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Hoya Carnosa Plant Care

Hoya plants are beautiful indoor plants that are part of the apocynaceae family. They’re well known for the fragrant flower buds, long vines and waxy leaves.

There are many different species of Hoya plants out there. There’s even different varieties of Hoya carnos plants!

From the Hindu Rope Plant to the Tri-Color to the Krimson Queen and Grey Ghost variety, there’s dozens, potentially even hundreds of cultivars out there.

Today I’m going to share all you need to know about the Hoya Carnos plant.

Hoya Carnos Plant Care Background

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The Hoya carnosa (scientific name) plant goes by the common names porcelain flower, wax plant and waxy leaf plant.

This plant, native to eastern Asia and Australia and has waxy leaves and sweet scented flowers. They have globalized and become a beloved houseplant worldwide; they are revered for their unique leaves, beautiful white flowers, and low-maintenance.

hoya carnosa plant bloom

What separates the compacta variety from your standard hoya plants is that the compacta variety has a pendulous growth pattern. This plant grows a vine of succulent leaves in a spiral formation. This trailing plant can reach a length of 15 inches long, making it perfect for a hanging basket.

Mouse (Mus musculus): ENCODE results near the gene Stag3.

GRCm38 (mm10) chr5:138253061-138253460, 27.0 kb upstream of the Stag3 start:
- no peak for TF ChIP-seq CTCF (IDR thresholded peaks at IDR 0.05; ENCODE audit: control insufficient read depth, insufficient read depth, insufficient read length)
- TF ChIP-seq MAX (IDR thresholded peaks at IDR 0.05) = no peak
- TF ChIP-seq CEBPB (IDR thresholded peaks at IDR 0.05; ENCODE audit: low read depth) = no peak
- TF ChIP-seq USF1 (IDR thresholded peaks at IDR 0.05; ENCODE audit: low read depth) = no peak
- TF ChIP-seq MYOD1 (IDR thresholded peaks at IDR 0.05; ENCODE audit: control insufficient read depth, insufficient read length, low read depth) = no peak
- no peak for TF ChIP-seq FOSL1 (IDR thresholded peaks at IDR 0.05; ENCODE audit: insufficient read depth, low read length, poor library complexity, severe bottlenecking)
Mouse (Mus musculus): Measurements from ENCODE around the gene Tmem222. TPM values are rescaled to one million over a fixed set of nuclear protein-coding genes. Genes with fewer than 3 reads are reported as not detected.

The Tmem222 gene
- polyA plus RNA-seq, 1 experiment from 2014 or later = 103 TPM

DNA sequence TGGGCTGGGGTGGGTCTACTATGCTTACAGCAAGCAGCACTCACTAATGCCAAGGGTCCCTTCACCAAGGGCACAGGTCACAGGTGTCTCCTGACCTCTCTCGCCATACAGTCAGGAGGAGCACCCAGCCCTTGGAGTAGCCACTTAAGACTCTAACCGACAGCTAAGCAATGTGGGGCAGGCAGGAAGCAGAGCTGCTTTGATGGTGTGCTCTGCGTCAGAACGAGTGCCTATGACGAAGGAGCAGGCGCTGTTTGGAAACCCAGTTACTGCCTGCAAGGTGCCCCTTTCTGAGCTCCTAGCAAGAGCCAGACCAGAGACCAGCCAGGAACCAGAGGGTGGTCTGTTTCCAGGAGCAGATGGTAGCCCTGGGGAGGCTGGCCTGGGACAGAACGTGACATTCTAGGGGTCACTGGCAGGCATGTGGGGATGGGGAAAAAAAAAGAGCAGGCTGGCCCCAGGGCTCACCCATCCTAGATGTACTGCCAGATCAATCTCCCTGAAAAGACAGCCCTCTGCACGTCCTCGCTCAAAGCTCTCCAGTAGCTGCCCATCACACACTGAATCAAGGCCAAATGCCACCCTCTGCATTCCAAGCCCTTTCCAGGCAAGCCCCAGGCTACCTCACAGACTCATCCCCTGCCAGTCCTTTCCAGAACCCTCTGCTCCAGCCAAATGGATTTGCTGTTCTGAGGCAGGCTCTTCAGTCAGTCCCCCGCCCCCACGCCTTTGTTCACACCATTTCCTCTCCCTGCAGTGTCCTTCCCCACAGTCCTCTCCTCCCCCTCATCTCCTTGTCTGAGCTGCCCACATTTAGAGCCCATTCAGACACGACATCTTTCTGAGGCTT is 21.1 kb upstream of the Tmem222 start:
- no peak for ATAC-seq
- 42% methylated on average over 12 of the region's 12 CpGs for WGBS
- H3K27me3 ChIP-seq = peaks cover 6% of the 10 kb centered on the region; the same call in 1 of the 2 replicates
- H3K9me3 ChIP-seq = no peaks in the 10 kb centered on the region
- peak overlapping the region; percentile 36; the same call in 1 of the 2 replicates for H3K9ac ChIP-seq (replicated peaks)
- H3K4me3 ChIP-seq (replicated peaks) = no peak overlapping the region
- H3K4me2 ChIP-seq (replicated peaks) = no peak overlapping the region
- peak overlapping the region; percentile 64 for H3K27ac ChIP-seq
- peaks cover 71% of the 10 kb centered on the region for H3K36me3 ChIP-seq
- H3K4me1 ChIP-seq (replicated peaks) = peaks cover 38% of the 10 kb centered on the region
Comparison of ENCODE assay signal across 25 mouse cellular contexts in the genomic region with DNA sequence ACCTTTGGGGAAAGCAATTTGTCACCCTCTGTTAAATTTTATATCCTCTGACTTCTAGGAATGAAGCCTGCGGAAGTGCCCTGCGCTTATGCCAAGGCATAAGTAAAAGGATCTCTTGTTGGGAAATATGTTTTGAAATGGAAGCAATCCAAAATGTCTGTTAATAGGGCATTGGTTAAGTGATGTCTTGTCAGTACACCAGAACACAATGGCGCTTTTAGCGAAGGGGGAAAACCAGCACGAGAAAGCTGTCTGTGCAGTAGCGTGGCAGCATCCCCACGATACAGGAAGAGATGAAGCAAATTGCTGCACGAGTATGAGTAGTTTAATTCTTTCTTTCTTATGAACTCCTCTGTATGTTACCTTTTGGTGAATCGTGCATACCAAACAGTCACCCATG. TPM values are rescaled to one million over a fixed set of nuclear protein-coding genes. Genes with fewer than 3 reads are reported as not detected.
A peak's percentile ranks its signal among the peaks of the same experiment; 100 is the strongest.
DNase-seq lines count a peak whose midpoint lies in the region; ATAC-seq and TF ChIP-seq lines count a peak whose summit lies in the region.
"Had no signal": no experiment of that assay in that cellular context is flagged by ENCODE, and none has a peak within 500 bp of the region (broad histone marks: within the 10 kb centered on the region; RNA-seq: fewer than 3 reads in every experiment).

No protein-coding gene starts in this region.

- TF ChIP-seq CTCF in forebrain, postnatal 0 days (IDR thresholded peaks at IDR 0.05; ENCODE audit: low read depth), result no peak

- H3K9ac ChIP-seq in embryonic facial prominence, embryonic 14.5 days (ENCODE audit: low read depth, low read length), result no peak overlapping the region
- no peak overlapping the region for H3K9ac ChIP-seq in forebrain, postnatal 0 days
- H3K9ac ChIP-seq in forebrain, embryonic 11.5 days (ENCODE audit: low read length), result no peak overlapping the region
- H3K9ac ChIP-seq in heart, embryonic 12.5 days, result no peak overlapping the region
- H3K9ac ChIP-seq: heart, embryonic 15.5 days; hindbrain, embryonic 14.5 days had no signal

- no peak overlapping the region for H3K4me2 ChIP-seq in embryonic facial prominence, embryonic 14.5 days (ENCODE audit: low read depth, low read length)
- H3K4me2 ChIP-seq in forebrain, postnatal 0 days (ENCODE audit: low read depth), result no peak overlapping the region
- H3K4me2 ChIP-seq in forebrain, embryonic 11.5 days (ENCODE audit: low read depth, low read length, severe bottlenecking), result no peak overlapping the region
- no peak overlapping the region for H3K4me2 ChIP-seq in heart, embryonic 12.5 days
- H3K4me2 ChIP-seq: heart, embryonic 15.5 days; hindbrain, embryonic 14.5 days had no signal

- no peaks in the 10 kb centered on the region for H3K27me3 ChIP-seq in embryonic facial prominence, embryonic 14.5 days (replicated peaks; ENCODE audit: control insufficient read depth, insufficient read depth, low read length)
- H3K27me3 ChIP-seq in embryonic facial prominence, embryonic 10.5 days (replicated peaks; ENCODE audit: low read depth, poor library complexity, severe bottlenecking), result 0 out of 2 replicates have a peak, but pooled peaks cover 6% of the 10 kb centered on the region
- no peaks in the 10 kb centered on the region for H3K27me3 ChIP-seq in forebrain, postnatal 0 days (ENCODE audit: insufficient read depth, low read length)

Starting in spring and early summer, you’ll see amazing Hoya flowers blooming. These pink and white star-shaped flowers grow in ball-shaped formations and are known for being fragrant and lasting a few weeks.

These plants are non toxic to pets and humans.

Growing Preferences

Sun & Light

Hoya carnosa plants do best in bright indirect light year round. Be careful to not give your plant too much bright light. Direct sunlight could cause severe damage to the foliage.

Hoya plants can survive in low light and medium light. However, without enough light you likely won’t see any new flowers blooming. I have mine sitting on a windowsill in a North facing window and this has proved to be a great light source since mine started producing flowers!


Hoya carnos bloom